Getting the ghost into the car was awkward for Karen. After she had placed her shovel and other tools in the trunk, she opened the passenger door and watched him float inside. She wasn’t sure if he was able to manage the door handle, but once he was inside, his translucent fingers began exploring the interior components. At first Karen reached down for the seatbelt to secure the ghost, but then she changed her mind as she realized that it might not work. First of all, he wasn’t made up of firm matter and if an accident took place he was likely to pass right through the belt, anyway. More importantly, safety wouldn’t be a primary concern for someone who was already dead. She slammed the passenger door and ran back to her seat to start the car. The ghost giggled when the engine roared to life.
Jerome enjoyed the ride in her car, which was a completely new experience since he’d died before cars were invented. He was a real chatterbox, too. He kept talking about how much the town had changed, and he repeatedly asked her to slow down so he could get a better look at things. Karen ignored him and kept driving. Whatever weirdness was going on needed to be done before Claude awoke in the morning.
Karen drove quickly toward the center of town and over the large expansion bridge to the other side of the river. All the while, the ghost asked her questions about everything he had never seen before and what these new things were called. She gruffly responded to his questions, enduring the roughness of the ride in her haste to complete the job and get back to living her life. As soon as the bridge ended and she reached the other side she turned to look at the ghost.
“Shouldn’t you be gone?”
“I don’t know. Isn’t that your job?” he asked.
“You’re on the other side of the river.” She paused to think about the situation and then added, “Perhaps you need to step out of the car and onto the ground to touch the earth on this side.” So that’s what he did, after struggling with trying to figure out how to open the car door. Once it opened, he marveled at the mechanics of the electric safety locks, listening to the clicking noise it made each time he pressed the button. Karen finally urged him to get moving and out of the car. She looked hopefully at the ghost as he made his way out of the car, but the ghost simply continued to talk about how things on this side of the river had changed just as much as they had on the other side. “This is wrong,” Karen sighed.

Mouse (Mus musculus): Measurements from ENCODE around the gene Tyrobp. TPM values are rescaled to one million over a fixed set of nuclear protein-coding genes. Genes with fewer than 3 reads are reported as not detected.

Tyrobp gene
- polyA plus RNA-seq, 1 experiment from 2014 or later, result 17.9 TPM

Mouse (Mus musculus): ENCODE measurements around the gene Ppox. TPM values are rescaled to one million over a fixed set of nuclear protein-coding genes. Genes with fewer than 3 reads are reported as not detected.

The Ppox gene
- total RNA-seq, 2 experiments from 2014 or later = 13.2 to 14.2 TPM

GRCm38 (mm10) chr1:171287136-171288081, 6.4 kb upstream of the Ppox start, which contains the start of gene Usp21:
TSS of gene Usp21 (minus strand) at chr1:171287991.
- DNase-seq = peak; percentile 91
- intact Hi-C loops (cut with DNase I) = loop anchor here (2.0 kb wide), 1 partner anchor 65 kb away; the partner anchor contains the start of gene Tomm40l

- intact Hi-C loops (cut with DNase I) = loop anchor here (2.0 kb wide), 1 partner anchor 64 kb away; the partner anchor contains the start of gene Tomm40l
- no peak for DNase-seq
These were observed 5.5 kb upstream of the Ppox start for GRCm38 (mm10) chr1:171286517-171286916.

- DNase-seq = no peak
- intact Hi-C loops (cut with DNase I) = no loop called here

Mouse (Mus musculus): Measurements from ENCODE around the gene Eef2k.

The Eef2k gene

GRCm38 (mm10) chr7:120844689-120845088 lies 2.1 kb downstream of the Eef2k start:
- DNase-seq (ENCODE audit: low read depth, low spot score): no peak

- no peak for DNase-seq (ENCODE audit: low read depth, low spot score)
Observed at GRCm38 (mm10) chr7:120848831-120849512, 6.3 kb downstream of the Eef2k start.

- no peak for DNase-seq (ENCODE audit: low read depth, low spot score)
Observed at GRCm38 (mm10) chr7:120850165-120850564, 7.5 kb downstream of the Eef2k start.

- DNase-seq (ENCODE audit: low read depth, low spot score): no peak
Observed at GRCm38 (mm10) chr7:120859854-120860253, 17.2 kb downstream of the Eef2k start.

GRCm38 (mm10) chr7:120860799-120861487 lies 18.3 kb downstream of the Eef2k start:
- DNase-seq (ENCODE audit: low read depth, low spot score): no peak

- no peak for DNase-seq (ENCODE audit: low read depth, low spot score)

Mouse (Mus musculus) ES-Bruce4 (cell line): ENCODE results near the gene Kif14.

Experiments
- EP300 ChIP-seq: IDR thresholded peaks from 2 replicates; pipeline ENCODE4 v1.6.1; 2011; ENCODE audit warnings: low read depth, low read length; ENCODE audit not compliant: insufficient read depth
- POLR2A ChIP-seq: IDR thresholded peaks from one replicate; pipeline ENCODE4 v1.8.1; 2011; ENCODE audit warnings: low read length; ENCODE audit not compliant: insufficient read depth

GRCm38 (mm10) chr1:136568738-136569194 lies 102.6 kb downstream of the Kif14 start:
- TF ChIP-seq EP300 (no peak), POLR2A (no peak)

“You’re telling me!” the ghost exclaimed. “Electric lights. This black stuff on the roads —”
“Asphalt,” Karen interjected.
“Ass fault. What a funny name!” he said with a smile in his voice. “Ass fault,” he said slowly, listening to the sounds of the words as he pronounced them, “and cars with radios. This is all so fascinating. I don’t think I should have died at all. It seems as if life has become wonderful while I’ve been in the grave.”
“Perhaps you need to walk over the bridge,” Karen suggested. “Maybe the car interfered with the process.”
“Do you think so?” he asked. “Although, I’m not in a hurry now because I really like what I see, and I wouldn’t mind exploring more of the town.”
“I’d love to show you the town, but I have someplace I need to be,” Karen replied. She thought again about Claude.
“You don’t have anywhere else to be,” the ghost replied. “I think you’re supposed to be here. Isn’t this your job?”
“This isn’t my regular job. I work for the cable company.”
“A telegraph operator? You’re a very talented woman, I see.”
Karen dismissed his comments as the ravings of a simple-minded ghost from an earlier time period. She wasn’t enjoying this job, but she didn’t enjoy most of the others she’d had. Few people do. There’s something about a thing being called “work” that makes it automatically unpleasant. Although, some more adventurous types who came across a two-hundred-year-old ghost might think to ask a few questions about what life was like all those years ago. Someone else might be scared or might be curious about what it feels like to be a ghost. Karen, however, was short on sleep and long on worrying about her son, and she was too baffled by the weird situation to enjoy any of it.
She still wondered how she had stumbled into the odd situation. She had never planned on robbing graves and had only resorted to the activity out of desperation. At one time she had been a successful college student when she became pregnant. Claude’s father abandoned her before Claude was born, and then Karen struggled for several years to support her son. She had been fired from or quit a series of different jobs over the course of about five years. These jobs ended for various reasons, but most had to do with Karen’s obligations to Claude. Whenever his asthma was acting up or the scheduled babysitter didn’t arrive, Karen was forced to stay home and this made her appear unreliable to her employers. She had no extended family and no partner to help her with the baby.